It is the biggest banking crash since 2008.

The tech sector will bear the brunt of the impact.

The Canadian Venture Capital Private Equity Association (CVCA) wrote to International Trade, Export Promotion, Small Business and Economic Development Minister Mary Ng this week, noting 10 per cent of Canadian venture capital-backed companies had deposits with SVB, adding many more had accounts at the bank frozen.

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CVCA warned about the long-term effects of the collapse and called for the Business Development Bank of Canada to set up a $300-million bridge financing program, similar to the one used during COVID-19, and to accelerate the flow of venture dollars to the Canadian market by lowering the Fund of Funds threshold.

Venture capital becoming more selective, increasingly demanding evidence over projects

A silver lining in the collapse is that it appears to have spurred the need for startup and tech investment in Canadian banking institutions, something that previously had been minimal.

Terry Rock, president and CEO of Platform Calgary, noted 60 per cent of direct funding for Canadian tech companies comes from the U.S.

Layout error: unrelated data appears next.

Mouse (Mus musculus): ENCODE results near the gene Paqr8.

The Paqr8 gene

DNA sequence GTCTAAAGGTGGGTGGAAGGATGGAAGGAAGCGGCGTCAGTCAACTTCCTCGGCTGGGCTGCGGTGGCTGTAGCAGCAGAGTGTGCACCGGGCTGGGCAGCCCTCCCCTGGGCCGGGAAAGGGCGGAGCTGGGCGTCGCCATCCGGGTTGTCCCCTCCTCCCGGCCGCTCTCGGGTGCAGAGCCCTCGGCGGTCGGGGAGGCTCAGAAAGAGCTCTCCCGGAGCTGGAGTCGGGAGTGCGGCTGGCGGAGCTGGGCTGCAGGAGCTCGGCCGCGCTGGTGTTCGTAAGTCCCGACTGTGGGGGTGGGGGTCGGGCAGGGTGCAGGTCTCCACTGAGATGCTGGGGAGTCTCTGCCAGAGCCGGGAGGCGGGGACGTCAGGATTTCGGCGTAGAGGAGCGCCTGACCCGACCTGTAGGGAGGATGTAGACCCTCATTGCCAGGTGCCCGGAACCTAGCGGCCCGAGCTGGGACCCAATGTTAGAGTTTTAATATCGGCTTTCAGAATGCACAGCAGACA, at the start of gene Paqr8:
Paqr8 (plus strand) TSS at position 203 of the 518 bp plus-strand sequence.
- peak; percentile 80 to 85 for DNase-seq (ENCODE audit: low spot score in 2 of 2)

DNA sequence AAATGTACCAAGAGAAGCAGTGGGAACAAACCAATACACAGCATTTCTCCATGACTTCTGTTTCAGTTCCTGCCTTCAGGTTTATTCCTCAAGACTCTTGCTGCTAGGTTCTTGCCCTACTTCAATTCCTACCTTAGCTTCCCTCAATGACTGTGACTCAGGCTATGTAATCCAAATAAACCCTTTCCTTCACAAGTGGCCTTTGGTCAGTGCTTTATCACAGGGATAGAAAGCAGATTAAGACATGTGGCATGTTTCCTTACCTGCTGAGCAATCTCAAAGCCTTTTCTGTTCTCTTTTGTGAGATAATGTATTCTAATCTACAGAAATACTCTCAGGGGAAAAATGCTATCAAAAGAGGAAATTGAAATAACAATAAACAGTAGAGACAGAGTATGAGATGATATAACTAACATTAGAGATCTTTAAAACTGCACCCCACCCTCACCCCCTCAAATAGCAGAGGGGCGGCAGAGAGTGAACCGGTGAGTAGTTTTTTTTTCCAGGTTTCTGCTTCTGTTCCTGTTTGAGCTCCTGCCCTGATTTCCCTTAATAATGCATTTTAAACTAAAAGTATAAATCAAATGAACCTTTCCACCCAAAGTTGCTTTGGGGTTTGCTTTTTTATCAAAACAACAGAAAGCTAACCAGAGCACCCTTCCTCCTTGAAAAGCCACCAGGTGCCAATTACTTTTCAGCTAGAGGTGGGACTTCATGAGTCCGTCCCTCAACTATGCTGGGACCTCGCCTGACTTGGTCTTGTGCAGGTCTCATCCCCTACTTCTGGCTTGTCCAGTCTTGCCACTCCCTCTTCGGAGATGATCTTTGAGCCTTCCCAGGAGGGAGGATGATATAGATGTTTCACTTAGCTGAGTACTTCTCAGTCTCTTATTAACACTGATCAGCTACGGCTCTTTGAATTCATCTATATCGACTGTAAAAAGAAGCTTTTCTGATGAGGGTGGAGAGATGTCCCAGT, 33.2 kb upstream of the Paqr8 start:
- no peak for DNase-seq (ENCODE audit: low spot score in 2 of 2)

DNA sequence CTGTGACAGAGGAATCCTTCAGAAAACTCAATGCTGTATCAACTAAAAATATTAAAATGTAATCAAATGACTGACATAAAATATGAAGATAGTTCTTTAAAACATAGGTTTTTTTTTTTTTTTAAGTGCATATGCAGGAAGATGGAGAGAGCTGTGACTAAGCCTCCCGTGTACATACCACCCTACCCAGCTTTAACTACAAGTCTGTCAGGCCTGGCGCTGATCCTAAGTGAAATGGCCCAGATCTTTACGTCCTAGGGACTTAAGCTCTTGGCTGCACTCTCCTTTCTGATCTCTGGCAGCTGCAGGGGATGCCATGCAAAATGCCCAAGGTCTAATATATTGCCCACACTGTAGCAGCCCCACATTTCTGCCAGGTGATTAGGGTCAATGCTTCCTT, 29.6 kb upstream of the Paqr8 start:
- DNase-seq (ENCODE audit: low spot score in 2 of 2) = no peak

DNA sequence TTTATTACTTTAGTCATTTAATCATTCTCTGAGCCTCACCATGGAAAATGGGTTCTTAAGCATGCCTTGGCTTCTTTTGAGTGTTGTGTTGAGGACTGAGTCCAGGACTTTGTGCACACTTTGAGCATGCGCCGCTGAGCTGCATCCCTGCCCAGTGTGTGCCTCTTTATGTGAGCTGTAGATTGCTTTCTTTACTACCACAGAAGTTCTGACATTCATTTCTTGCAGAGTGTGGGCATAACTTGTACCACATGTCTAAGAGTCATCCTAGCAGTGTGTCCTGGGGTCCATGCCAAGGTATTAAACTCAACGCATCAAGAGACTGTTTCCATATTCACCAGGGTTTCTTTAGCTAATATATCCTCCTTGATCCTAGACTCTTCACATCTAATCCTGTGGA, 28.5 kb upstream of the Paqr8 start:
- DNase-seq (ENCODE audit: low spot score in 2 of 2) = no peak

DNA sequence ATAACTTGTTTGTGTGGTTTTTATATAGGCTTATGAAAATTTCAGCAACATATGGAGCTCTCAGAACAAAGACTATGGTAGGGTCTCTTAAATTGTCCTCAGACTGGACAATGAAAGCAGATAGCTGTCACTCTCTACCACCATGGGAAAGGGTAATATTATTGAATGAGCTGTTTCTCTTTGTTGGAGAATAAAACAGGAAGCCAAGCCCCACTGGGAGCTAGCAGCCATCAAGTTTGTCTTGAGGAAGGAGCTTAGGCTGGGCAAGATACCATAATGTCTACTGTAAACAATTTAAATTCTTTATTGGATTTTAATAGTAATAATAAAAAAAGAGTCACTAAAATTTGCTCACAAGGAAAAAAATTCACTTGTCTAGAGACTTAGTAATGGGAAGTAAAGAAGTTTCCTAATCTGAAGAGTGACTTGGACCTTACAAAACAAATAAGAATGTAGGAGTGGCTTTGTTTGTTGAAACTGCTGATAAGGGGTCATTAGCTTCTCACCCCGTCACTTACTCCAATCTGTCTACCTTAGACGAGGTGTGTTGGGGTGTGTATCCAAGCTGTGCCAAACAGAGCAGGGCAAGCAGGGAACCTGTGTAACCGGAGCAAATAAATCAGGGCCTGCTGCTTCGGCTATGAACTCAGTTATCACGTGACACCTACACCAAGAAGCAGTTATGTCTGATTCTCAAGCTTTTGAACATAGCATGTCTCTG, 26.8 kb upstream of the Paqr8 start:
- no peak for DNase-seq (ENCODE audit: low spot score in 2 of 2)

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RBCx currently is leading the charge in Canada on this note while other institutions like BMO and CIBC are also working on expanding into this space.

The Calgary tech sector has spent the past five years riding record venture capital investment, outpacing other major jurisdictions in its growth. Rock said this crisis could potentially have a chilling effect in the short term, due to fewer options to fund expansion through the use of debt instruments.

“This is a risk, a national level issue,” said Rock. “(Canada) really needs to start making sure that we’re taking steps to shore up some of the stuff that’s been quite a risk. That will instil confidence and it will also just practically roll out activity.”

The challenge with startups is in securing funding before hitting the venture capital investment stage, especially if they are operating without assets that can be leveraged. This often requires debt financing, something that has become even more difficult to secure due to changing global economic pressures.